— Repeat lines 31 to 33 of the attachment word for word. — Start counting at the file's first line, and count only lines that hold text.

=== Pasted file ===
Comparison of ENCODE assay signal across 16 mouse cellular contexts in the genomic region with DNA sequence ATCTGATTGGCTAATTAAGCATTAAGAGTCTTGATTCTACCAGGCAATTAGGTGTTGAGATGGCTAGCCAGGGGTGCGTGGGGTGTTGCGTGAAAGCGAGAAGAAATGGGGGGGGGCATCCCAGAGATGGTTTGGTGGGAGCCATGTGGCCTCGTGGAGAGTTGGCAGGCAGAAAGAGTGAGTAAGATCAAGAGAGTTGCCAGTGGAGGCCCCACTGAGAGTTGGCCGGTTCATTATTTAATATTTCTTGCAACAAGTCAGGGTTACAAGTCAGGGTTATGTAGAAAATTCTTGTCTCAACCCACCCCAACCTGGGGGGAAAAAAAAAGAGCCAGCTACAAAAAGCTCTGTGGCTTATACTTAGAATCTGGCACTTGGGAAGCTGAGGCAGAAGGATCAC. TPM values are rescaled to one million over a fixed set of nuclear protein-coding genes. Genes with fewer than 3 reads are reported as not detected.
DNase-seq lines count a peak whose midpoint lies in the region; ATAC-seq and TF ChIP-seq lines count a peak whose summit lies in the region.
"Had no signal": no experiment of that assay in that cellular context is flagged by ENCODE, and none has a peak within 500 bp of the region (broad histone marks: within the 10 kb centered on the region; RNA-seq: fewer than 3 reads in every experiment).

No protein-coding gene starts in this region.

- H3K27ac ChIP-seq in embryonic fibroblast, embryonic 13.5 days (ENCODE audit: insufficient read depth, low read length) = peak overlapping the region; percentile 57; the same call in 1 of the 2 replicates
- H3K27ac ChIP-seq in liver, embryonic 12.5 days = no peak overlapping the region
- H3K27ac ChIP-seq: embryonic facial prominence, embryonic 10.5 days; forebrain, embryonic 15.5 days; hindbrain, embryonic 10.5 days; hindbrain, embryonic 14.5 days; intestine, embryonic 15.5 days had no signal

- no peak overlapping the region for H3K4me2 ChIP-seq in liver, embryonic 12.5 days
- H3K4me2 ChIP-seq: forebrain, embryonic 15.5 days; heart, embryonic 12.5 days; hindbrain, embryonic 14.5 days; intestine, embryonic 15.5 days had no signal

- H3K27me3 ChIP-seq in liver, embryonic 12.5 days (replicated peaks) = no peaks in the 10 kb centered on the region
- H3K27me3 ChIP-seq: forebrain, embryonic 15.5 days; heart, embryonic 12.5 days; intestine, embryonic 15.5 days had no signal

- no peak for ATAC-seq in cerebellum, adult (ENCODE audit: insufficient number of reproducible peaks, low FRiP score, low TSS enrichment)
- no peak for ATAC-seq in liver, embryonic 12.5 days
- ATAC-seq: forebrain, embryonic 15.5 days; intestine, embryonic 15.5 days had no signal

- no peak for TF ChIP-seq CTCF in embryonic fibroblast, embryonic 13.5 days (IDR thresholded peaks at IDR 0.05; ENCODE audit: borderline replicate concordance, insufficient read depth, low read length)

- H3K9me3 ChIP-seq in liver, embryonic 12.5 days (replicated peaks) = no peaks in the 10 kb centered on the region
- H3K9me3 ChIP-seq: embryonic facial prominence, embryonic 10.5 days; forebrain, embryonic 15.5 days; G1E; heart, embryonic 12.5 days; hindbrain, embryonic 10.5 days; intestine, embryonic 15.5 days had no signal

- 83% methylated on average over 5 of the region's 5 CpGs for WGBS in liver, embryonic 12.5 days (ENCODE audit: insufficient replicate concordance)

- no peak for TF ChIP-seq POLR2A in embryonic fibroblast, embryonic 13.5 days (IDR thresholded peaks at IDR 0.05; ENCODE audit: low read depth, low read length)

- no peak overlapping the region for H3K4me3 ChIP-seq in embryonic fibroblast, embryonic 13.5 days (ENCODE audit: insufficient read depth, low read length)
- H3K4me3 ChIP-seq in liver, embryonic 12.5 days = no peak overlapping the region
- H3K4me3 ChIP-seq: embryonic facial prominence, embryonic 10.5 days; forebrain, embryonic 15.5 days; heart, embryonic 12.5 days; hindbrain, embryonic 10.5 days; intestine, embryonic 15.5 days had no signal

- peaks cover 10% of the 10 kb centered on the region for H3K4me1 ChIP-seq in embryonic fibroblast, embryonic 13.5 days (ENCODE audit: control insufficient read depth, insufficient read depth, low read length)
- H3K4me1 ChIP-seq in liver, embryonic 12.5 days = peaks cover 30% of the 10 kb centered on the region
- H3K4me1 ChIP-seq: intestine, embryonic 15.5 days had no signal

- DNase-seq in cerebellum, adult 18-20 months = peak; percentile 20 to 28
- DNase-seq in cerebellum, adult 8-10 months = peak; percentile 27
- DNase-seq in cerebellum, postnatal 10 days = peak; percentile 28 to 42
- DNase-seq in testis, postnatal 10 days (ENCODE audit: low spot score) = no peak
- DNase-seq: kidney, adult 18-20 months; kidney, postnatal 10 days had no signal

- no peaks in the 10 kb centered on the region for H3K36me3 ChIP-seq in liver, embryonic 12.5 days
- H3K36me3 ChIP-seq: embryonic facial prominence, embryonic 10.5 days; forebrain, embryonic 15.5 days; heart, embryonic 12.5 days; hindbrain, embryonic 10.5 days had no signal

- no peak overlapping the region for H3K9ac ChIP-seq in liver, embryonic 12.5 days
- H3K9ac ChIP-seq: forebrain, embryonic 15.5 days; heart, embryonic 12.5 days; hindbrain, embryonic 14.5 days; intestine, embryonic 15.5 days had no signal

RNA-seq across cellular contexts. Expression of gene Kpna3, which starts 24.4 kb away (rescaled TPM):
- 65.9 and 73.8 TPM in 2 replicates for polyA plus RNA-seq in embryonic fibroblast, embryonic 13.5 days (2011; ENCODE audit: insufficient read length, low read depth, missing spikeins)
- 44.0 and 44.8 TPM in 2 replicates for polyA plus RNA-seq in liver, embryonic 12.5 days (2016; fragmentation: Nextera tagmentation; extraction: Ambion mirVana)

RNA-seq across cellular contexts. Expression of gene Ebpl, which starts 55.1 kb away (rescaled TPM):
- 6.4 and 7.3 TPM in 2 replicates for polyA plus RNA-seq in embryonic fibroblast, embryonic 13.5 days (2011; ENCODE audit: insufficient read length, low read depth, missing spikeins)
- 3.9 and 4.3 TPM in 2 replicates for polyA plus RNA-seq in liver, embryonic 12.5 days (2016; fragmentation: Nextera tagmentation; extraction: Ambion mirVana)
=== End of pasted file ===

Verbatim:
- no peaks in the 10 kb centered on the region for H3K36me3 ChIP-seq in liver, embryonic 12.5 days
- H3K36me3 ChIP-seq: embryonic facial prominence, embryonic 10.5 days; forebrain, embryonic 15.5 days; heart, embryonic 12.5 days; hindbrain, embryonic 10.5 days had no signal

- no peak overlapping the region for H3K9ac ChIP-seq in liver, embryonic 12.5 days